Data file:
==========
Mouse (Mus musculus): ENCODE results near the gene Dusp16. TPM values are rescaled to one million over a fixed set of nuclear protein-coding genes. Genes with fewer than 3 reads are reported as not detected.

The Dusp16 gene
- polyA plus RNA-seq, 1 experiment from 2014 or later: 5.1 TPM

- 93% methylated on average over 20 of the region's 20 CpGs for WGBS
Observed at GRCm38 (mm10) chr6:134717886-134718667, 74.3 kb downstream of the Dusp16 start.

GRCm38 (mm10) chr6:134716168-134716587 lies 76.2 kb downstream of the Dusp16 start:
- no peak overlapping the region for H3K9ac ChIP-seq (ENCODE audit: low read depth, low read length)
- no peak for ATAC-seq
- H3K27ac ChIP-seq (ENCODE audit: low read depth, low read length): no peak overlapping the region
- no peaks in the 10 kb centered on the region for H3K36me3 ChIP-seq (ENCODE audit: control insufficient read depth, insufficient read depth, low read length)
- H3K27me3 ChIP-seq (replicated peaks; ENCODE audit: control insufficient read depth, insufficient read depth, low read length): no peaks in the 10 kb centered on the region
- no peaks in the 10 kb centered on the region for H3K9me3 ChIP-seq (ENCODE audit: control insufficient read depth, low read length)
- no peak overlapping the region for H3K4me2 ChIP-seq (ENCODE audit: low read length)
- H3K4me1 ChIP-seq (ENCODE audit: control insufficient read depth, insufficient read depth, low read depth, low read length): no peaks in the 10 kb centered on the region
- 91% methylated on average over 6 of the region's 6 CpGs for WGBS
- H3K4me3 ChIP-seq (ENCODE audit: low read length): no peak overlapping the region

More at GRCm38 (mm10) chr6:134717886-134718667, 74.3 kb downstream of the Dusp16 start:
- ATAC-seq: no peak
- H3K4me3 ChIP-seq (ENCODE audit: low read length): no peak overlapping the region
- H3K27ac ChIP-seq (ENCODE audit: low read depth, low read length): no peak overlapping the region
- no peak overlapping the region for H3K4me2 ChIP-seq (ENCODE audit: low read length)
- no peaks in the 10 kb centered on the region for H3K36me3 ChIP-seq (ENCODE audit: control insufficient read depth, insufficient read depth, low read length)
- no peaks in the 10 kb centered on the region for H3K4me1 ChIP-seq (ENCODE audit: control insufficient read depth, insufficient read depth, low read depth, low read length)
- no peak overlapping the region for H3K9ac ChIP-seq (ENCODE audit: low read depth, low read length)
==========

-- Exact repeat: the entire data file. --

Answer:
Mouse (Mus musculus): ENCODE results near the gene Dusp16. TPM values are rescaled to one million over a fixed set of nuclear protein-coding genes. Genes with fewer than 3 reads are reported as not detected.

The Dusp16 gene
- polyA plus RNA-seq, 1 experiment from 2014 or later: 5.1 TPM

- 93% methylated on average over 20 of the region's 20 CpGs for WGBS
Observed at GRCm38 (mm10) chr6:134717886-134718667, 74.3 kb downstream of the Dusp16 start.

GRCm38 (mm10) chr6:134716168-134716587 lies 76.2 kb downstream of the Dusp16 start:
- no peak overlapping the region for H3K9ac ChIP-seq (ENCODE audit: low read depth, low read length)
- no peak for ATAC-seq
- H3K27ac ChIP-seq (ENCODE audit: low read depth, low read length): no peak overlapping the region
- no peaks in the 10 kb centered on the region for H3K36me3 ChIP-seq (ENCODE audit: control insufficient read depth, insufficient read depth, low read length)
- H3K27me3 ChIP-seq (replicated peaks; ENCODE audit: control insufficient read depth, insufficient read depth, low read length): no peaks in the 10 kb centered on the region
- no peaks in the 10 kb centered on the region for H3K9me3 ChIP-seq (ENCODE audit: control insufficient read depth, low read length)
- no peak overlapping the region for H3K4me2 ChIP-seq (ENCODE audit: low read length)
- H3K4me1 ChIP-seq (ENCODE audit: control insufficient read depth, insufficient read depth, low read depth, low read length): no peaks in the 10 kb centered on the region
- 91% methylated on average over 6 of the region's 6 CpGs for WGBS
- H3K4me3 ChIP-seq (ENCODE audit: low read length): no peak overlapping the region

More at GRCm38 (mm10) chr6:134717886-134718667, 74.3 kb downstream of the Dusp16 start:
- ATAC-seq: no peak
- H3K4me3 ChIP-seq (ENCODE audit: low read length): no peak overlapping the region
- H3K27ac ChIP-seq (ENCODE audit: low read depth, low read length): no peak overlapping the region
- no peak overlapping the region for H3K4me2 ChIP-seq (ENCODE audit: low read length)
- no peaks in the 10 kb centered on the region for H3K36me3 ChIP-seq (ENCODE audit: control insufficient read depth, insufficient read depth, low read length)
- no peaks in the 10 kb centered on the region for H3K4me1 ChIP-seq (ENCODE audit: control insufficient read depth, insufficient read depth, low read depth, low read length)
- no peak overlapping the region for H3K9ac ChIP-seq (ENCODE audit: low read depth, low read length)